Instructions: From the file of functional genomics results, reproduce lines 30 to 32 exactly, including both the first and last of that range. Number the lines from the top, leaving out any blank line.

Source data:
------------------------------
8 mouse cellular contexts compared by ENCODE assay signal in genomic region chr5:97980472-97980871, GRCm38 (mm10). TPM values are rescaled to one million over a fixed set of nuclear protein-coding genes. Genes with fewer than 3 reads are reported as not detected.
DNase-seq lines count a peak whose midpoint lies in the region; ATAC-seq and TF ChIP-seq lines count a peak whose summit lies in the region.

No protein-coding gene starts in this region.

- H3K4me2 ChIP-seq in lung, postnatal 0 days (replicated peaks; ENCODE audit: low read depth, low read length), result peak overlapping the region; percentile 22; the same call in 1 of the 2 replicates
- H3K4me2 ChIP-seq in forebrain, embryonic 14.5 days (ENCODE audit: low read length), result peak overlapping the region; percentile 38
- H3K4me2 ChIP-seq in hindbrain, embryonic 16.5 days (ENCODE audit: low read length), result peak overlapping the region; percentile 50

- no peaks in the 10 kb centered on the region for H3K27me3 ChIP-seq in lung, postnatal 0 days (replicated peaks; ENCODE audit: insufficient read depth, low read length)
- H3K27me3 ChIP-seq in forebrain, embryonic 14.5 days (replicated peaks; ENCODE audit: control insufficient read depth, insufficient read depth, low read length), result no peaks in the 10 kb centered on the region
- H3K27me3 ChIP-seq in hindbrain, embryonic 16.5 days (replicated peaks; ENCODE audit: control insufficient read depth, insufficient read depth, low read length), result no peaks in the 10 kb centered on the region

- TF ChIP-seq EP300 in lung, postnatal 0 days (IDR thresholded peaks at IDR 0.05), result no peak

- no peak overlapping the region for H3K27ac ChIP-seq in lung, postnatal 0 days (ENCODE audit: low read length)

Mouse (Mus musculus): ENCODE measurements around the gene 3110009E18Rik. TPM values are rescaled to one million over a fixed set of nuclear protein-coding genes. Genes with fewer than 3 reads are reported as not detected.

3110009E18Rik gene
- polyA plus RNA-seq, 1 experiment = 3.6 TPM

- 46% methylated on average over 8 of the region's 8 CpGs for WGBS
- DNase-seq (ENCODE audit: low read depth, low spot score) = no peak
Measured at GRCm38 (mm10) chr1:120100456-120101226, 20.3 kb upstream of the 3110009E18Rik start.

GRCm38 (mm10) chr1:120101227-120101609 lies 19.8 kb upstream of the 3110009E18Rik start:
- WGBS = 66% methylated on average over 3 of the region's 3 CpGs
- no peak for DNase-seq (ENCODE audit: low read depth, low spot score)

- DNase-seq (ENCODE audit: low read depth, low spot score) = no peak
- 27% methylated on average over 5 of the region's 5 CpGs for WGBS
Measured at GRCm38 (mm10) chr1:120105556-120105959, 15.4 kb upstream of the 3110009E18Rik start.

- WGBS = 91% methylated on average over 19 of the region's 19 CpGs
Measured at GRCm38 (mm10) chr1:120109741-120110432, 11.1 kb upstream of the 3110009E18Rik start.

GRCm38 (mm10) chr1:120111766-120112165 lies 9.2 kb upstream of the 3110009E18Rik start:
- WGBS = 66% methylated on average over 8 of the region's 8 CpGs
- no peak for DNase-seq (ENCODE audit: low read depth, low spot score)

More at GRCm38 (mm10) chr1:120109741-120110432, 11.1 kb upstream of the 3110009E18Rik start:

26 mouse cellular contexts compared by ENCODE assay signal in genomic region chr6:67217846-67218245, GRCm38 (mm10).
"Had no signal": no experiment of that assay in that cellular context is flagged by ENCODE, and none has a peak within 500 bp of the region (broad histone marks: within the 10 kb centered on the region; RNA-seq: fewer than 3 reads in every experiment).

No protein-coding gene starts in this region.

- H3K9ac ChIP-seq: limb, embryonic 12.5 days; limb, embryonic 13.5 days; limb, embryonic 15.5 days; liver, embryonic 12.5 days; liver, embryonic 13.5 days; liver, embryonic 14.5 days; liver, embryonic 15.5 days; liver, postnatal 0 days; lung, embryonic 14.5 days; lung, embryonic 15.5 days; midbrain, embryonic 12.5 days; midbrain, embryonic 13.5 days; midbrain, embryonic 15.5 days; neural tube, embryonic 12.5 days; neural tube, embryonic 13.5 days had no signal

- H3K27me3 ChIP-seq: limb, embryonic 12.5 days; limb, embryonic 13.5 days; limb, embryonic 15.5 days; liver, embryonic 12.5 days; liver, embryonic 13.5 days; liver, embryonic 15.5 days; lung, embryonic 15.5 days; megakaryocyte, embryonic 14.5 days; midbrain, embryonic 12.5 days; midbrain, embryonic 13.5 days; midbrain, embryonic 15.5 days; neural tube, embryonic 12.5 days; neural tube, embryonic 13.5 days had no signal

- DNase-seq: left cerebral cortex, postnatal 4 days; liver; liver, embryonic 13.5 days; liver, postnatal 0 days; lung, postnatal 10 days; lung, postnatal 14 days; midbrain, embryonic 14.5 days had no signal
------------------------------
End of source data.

26 mouse cellular contexts compared by ENCODE assay signal in genomic region chr6:67217846-67218245, GRCm38 (mm10).
"Had no signal": no experiment of that assay in that cellular context is flagged by ENCODE, and none has a peak within 500 bp of the region (broad histone marks: within the 10 kb centered on the region; RNA-seq: fewer than 3 reads in every experiment).

No protein-coding gene starts in this region.